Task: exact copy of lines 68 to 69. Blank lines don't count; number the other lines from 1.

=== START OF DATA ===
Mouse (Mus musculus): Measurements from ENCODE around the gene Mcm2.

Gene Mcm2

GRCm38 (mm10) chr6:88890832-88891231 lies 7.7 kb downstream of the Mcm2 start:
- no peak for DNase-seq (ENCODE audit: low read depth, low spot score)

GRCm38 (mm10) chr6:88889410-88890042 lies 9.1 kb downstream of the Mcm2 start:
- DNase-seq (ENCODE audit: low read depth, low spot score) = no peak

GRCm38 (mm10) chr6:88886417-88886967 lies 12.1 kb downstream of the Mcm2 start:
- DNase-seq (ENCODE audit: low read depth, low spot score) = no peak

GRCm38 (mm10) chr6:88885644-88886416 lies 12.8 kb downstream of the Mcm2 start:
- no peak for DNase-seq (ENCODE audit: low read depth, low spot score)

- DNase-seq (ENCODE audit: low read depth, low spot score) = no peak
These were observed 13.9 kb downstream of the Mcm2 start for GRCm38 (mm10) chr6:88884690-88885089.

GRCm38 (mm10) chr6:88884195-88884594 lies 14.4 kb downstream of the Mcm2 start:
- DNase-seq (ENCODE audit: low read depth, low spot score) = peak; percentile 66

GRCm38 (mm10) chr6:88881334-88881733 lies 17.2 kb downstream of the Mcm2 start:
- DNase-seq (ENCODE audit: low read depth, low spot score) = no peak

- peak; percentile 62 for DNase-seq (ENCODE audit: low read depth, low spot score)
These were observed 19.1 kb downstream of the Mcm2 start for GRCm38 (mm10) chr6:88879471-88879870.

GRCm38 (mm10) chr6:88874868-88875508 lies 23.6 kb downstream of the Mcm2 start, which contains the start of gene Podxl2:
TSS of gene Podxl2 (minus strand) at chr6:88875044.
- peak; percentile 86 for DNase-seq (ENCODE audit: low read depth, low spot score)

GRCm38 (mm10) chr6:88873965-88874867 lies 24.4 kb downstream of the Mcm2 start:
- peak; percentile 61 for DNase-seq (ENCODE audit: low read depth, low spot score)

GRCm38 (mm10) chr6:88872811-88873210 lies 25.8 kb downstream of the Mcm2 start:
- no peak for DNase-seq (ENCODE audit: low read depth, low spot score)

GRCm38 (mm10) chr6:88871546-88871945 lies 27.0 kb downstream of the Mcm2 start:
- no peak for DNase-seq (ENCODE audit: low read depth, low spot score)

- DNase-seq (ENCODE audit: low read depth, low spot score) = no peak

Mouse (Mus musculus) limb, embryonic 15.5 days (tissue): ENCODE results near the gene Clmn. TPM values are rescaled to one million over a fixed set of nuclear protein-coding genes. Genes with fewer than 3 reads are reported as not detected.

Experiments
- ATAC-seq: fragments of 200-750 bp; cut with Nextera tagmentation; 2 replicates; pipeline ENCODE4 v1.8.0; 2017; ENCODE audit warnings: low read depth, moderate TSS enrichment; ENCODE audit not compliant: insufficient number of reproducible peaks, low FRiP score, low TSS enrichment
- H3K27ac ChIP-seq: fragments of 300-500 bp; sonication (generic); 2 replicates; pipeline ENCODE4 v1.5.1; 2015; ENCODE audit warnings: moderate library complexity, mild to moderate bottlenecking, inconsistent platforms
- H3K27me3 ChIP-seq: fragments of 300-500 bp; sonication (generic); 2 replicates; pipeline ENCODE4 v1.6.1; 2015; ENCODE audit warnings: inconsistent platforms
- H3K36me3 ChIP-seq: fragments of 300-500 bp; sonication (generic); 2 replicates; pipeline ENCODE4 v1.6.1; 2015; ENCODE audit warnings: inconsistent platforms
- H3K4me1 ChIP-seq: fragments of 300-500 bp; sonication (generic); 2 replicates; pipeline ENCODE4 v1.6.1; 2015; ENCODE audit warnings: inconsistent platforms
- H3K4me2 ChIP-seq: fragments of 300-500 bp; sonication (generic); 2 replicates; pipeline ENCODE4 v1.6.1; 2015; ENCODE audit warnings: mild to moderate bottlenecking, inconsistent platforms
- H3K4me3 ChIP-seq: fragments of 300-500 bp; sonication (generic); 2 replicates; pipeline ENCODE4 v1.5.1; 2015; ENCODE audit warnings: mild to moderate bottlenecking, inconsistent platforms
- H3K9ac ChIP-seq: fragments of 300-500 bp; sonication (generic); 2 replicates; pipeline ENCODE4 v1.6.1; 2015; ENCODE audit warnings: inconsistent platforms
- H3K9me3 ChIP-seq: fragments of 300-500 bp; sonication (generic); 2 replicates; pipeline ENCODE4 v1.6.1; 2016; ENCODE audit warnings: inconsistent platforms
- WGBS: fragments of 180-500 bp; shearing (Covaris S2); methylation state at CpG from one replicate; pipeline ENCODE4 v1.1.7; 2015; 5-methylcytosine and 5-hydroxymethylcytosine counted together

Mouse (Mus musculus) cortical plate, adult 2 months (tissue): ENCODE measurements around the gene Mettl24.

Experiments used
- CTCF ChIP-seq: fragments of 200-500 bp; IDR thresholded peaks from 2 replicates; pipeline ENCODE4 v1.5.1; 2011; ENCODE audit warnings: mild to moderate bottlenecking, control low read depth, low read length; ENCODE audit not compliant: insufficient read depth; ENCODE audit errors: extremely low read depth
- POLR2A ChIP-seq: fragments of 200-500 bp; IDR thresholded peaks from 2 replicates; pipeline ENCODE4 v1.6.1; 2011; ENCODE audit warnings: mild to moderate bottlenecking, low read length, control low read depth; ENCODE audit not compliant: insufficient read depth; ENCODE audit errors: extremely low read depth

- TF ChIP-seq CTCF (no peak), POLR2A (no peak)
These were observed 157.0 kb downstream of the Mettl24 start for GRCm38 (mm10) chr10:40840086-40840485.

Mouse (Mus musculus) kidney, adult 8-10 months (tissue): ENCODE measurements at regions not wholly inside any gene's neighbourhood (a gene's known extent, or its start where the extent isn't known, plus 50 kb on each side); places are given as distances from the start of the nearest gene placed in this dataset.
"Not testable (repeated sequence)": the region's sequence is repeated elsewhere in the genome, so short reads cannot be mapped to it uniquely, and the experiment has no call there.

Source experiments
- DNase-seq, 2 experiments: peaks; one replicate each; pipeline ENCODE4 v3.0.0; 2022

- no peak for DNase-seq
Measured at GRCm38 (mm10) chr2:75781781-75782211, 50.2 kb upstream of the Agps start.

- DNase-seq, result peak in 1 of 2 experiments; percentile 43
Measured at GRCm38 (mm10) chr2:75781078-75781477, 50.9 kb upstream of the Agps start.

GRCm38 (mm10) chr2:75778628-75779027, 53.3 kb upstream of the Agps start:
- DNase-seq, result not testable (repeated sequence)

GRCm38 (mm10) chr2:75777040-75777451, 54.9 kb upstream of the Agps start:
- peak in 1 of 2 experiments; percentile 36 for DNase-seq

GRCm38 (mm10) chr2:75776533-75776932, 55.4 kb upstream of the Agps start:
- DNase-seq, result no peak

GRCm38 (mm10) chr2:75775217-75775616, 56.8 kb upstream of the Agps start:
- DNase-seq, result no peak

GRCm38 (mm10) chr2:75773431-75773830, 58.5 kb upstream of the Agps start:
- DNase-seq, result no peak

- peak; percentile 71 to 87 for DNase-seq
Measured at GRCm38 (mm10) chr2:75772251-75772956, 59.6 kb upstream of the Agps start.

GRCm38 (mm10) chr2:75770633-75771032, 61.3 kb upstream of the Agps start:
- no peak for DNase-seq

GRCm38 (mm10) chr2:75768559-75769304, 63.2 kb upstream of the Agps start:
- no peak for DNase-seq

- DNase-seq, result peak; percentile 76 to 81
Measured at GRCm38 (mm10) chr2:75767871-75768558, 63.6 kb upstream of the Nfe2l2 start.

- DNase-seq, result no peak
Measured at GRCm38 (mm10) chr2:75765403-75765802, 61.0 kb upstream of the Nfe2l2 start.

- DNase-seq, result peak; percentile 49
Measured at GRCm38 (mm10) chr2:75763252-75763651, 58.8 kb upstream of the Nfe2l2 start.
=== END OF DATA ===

- no peak for DNase-seq

GRCm38 (mm10) chr2:75768559-75769304, 63.2 kb upstream of the Agps start: